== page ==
If you have Oracle SOA Suite 10g installed … navigate to your applications home directory and then under “j2ee/oc4j_soa/application-deployments/default/DbAdapter” look for the Deployment Descriptor file – “oc4j-ra.xml”. This file should map the DBAdaptor JNDI to the Datasource JNDI.

Now, when you define your datasource you should have the username/password configured in the DataSourceConnectionPool in an OC4J instance.

 

 

BPEL Error and Fix:

Error message

[2011/06/08 19:21:17]"{http://schemas.oracle.com/bpel/extension}remoteFault" has been thrown.-<remoteFault xmlns="http://schemas.oracle.com/bpel/extension">-<part name="code"><code>1017</code></part>-<part name="summary"><summary>file:/opt/oracle/soa/bpel/domains/default_dev/tmp/.bpel_ebsflow_1.0_96b622dbeda228ce786e206d103b0eae.tmp/assign_id.wsdl [ assign_id_ptt::assign_id(InputParameters) ] - WSIF JCA Execute of operation 'assign_wagn' failed due to: Could not create/access the TopLink Session.This session is used to connect to the datastore. [Caused by: ORA-01017: invalid username/password; logon denied]; nested exception is:        ORABPEL-11622Could not create/access the TopLink Session.This session is used to connect to the datastore. [Caused by: ORA-01017: invalid username/password; logon denied]

See root exception for the specific exception. You may need to configure the connection settings in the deployment descriptor (i.e. $J2EE_HOME/application-deployments/default/DbAdapter/oc4j-ra.xml) and restart the server. Caused by Exception [TOPLINK-4002] (Oracle TopLink - 10g Release 3 (10.1.3.5.0) (Build 090715)): oracle.toplink.exceptions.DatabaseExceptionInternal Exception: java.sql.SQLException: ORA-01017: invalid username/password; logon deniedError Code: 1017.</summary></part>-<part name="detail"><detail>Internal Exception: java.sql.SQLException: ORA-01017: invalid username/password; logon deniedError Code: 1017</detail></part></remoteFault>

Datasource configuration

High Performance Computing Comes to the Enterprise – Oracle’s Exalogic

Oracle’s Exalogic….

is a hardware platform that outperforms competition with features like 40 Gb/sec Infiniband network link,  30 x86 compute nodes,  360 Xeon cores (2.93 GHz), 2.8 TB DRAM and 960 GB SSD  in a full rack. Phew!

Ref: Oracle’s Whitepaper on Exalogic

You can “google” it … search for “Oracle Exalogic” and learn more about the beast, but in short this is a platform that is not only optimized to perform well, but also designed to use less resources. So for example, the power consumption is really low and this is a very green option. Or so says the “cool-ade label”.

Application Architects have always fret over network latency, I/O bottlenecks and general hardware issues over the years. While the classical “Computer Science” recommends/insists that the optimization lies in the application and algorithmic efficiency – the reality in enterprise environments is that “Information Processing” applications are often (lets assume) optimized but it is hardware issues that cause more problems. Sure there is no replacement to SQL tuning, code instrumentation etc but if you are an enterprise invested in a lot of COTS applications – you just want the damn thing to run! Often the “damn thing” does want to run but then it has limited resources and “scaling” of these resources is not optimized.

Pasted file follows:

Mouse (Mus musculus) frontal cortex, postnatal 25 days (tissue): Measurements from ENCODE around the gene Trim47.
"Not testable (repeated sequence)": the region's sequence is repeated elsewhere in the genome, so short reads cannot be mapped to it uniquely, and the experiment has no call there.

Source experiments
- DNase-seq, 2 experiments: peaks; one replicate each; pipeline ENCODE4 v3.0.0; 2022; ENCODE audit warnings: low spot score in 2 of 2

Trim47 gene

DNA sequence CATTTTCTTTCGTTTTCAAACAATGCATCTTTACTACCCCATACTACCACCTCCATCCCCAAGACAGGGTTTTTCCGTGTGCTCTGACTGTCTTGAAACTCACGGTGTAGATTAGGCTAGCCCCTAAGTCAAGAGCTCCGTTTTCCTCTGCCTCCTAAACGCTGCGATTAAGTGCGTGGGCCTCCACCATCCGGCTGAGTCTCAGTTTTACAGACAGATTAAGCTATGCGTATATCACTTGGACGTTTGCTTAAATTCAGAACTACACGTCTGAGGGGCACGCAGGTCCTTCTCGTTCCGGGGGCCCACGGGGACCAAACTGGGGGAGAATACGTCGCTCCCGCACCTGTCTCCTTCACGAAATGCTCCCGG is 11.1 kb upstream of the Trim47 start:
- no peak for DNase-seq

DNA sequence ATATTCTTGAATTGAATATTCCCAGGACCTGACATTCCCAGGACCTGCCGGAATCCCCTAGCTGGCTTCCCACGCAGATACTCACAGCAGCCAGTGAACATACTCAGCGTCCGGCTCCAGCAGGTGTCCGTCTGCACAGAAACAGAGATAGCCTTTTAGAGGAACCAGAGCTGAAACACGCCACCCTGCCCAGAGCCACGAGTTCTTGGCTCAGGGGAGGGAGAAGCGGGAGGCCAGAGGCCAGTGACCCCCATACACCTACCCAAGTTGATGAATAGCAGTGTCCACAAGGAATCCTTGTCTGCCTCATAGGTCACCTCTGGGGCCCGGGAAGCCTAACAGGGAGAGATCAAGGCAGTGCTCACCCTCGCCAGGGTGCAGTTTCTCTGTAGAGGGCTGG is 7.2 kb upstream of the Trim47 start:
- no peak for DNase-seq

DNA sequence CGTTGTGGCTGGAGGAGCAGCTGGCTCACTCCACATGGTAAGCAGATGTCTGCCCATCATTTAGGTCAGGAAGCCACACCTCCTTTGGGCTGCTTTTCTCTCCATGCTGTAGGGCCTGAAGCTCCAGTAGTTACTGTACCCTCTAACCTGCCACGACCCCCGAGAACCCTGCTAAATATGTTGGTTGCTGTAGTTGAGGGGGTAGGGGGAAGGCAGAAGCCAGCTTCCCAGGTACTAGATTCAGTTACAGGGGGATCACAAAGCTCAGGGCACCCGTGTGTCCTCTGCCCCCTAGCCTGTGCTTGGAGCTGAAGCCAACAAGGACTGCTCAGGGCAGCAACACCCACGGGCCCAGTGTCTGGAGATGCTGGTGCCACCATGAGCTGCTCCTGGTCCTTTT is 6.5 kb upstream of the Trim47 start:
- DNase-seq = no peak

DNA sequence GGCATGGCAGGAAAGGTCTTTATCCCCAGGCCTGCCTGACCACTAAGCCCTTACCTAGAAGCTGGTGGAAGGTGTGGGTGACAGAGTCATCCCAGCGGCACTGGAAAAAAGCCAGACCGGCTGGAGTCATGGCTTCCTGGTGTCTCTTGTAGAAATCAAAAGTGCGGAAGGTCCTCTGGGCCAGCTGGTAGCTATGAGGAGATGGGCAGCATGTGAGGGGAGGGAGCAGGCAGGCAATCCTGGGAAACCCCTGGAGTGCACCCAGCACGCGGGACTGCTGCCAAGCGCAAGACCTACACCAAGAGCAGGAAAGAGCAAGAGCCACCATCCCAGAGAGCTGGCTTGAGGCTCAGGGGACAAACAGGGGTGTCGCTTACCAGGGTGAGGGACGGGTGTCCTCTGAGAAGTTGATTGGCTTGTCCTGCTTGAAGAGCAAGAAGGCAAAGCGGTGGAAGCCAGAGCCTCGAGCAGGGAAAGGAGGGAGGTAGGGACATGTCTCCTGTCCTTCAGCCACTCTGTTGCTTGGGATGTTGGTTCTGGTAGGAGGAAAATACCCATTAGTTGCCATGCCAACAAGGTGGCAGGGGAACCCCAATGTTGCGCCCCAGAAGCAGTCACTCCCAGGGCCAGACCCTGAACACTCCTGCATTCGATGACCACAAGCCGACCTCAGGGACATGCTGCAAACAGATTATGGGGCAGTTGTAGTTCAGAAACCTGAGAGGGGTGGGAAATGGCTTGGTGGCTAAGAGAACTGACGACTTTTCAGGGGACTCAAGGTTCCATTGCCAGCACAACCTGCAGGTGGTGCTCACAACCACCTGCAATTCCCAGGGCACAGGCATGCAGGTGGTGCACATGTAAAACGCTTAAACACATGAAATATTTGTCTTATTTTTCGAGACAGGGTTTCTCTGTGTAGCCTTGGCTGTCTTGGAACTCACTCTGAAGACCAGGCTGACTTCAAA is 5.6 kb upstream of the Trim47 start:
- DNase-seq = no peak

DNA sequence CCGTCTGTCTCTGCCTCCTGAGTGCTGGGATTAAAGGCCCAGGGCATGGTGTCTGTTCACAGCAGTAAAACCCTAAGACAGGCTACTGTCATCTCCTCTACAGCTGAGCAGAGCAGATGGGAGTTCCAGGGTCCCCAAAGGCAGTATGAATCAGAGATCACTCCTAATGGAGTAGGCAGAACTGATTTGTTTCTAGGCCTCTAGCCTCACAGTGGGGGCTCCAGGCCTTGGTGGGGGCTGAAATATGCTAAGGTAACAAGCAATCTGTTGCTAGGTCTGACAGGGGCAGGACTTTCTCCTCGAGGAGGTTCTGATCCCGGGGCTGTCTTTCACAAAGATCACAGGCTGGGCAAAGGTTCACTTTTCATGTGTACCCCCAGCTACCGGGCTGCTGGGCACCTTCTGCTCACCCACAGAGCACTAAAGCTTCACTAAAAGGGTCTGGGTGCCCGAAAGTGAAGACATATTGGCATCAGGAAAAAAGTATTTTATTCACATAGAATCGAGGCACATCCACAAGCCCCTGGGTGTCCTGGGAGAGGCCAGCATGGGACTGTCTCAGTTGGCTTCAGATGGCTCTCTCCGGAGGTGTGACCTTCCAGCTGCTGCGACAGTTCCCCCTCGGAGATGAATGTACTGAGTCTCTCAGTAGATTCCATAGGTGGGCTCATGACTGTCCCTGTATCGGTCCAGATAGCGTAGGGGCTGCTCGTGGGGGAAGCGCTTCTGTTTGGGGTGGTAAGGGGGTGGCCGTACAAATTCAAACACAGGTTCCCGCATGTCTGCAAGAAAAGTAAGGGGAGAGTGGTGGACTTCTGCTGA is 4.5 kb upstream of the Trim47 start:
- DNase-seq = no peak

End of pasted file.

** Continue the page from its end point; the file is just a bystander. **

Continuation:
This is specially true for 3-tier applications which despite being optimized (No “select * queries” or bad sort loops) have to run on hardware that perform great in isolation but when clustered they do not scale as well as High Performance Computing applications do. Why is that?

The problem lies…

in the common protocols used to move data around. Ethernet and TCP/IP over it has been the standard to make computers and applications in them “talk”. Lets just say that this hardware and protocol can be optimized quite a bit! Well that’s what has happened with Exalogic and Exadata.

Thanks to some fresh thinking on Oracle’s part, their acquisition of Sun Microsystems, improvements in Java language (some of the New IO stuff) and high performance network switches from Infiniband… there is a new hardware platform in town which is juiced out (can I say “pimped out”) to perform!

My joy stems from the fact that Oracle is using optimizations employed in High Performance computing to enterprise hardware. The use of collective communication APIs like Scatter/Gather to improve application I/O throughput and latency (Fact: 10GBPS Ethernet has a MTU of 1.5K – while Infiniband uses a 64K MTU for Inifiniband over IP protocol and 32K MTU or more for Socket Direct Protocol).


Personally all this ties very well with my background in High Performance Computing (see my Master’s in Computer Science report on High Performance Unified Parallel C (UPC) Collectives For Linux/Myrinet Platforms   done at Michigan Tech with Dr. Steve Seidel) …and my experience in Enterprise Application development/architecture.


…here’s my description of Scatter and Gather collective communication written in 2004:

Broadcast using memory pinning and remote DMA access in linux (basically network card can access user space directly and do gets and puts)